PARADISE, Calif. — It’s probably safe to say that the teenagers who make up the Paradise High School boys' basketball team have never looked so relieved. Or elated.
All 18 had been driven from their mountain town by the deadliest fire in California history. All but two knew they would never return to their old homes, which burned to the ground, forcing them into motels or guest houses or apartments, often crammed in with parents, siblings, grandparents and pets.
Now they had come together for their first practice four days after the fire, and you would have thought they were taking the floor for the state championship. There were high fives and broad smiles, and their hugs were tighter and more meaningful than they had been before.
“It was an ‘I feel your pain’ hug, an ‘I am here for you’ hug,” said Assistant Coach Ryan Wright, who is also youth pastor to half a dozen players on the team. “It makes me proud, to be part of something like this.”
The hell fire of one month ago took not just 86 lives and thousands of homes but a pine-shrouded haven of serenity and replaced it with an uncertainty that seems to have no end.
The Butte County sheriff let residents return to some Paradise neighborhoods in early December, mostly to pick through ashes or to grab belongings from the few homes left standing. It’s unclear how many people will return for good.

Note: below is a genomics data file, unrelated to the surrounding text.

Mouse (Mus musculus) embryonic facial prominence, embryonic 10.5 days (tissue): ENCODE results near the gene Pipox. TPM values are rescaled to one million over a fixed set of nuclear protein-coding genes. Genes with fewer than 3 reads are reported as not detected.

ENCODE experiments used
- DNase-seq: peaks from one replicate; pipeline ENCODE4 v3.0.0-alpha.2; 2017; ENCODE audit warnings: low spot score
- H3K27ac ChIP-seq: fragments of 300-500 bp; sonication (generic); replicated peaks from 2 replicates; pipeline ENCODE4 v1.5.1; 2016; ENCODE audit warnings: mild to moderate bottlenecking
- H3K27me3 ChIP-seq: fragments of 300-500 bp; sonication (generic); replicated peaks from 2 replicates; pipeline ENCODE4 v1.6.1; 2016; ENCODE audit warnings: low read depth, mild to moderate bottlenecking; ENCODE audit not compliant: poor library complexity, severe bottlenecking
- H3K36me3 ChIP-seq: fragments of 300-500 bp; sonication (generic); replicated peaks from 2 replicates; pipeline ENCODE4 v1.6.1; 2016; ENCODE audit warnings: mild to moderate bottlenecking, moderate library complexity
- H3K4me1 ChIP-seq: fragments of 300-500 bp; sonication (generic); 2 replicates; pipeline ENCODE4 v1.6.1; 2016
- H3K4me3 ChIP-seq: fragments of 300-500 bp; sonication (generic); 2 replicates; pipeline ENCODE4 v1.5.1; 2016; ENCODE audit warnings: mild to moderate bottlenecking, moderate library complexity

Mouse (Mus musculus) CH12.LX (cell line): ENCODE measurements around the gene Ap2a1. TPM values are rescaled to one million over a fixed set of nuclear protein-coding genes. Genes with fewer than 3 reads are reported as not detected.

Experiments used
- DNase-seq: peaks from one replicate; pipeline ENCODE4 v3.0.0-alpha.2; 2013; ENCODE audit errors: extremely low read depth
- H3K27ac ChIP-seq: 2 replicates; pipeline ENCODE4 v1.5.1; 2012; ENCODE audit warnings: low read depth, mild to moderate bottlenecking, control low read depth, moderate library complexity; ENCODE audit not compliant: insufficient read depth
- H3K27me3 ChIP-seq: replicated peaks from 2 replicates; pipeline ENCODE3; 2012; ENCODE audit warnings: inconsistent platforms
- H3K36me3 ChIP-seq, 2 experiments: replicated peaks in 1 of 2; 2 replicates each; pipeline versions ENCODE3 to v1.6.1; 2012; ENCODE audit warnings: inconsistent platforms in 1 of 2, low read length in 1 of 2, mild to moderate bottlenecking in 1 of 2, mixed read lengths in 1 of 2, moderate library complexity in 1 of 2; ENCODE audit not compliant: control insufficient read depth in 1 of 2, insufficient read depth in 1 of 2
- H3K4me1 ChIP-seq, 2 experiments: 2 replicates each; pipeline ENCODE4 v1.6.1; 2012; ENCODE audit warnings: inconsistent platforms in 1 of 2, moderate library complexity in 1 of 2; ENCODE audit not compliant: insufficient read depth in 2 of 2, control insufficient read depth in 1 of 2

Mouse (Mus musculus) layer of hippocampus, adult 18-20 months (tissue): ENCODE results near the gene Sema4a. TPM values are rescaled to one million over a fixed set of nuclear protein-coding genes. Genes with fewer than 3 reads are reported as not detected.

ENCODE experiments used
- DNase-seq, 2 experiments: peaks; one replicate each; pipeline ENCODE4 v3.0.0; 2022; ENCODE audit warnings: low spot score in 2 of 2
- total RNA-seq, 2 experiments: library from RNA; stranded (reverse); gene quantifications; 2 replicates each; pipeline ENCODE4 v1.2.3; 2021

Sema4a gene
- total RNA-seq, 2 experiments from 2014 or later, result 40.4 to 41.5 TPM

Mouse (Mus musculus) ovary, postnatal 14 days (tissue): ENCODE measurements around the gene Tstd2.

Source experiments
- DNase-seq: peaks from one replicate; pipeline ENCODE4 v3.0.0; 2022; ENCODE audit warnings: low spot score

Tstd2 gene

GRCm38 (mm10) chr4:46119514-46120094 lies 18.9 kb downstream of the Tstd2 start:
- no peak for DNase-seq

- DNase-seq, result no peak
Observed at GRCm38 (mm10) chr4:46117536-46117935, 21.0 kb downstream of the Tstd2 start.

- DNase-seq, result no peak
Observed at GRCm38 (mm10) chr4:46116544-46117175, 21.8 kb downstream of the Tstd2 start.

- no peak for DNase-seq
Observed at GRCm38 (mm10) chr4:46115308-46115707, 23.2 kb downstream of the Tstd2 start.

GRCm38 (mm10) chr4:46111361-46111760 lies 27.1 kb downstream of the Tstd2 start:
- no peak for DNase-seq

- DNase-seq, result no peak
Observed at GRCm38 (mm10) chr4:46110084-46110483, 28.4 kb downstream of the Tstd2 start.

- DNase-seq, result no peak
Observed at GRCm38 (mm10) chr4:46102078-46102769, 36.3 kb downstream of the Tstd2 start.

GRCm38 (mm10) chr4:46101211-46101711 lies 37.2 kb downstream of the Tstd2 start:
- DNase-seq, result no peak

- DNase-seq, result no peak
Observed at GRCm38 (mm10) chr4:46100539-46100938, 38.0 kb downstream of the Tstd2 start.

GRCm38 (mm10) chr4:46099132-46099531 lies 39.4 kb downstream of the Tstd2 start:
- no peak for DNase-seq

A community now scattered across the Sacramento Valley and beyond is looking for hope and a reason to feel whole again. A few people think they have found a measure of both in Paradise High basketball.
Implausibly, despite losing three players and missing half their planned practices, the Bobcats are playing basketball. And not just playing, but focusing and “getting after it,” as Coach Jerry Cleek demands. And winning seven of eight games, through Wednesday, by an average of more than 25 points a game.
A team dominated by seniors, who have played together since grade school, had been dreaming of the year they would finish high school together. Now they are taking all their classes online, playing every game on a foreign court and still believing they might do big things.
That would mean Paradise winning not just league but a championship for the region that covers most of California, north of Sacramento. It would be the first basketball title in 25 years for the town that’s now mostly deserted but numbered 26,218 a little more than a month ago.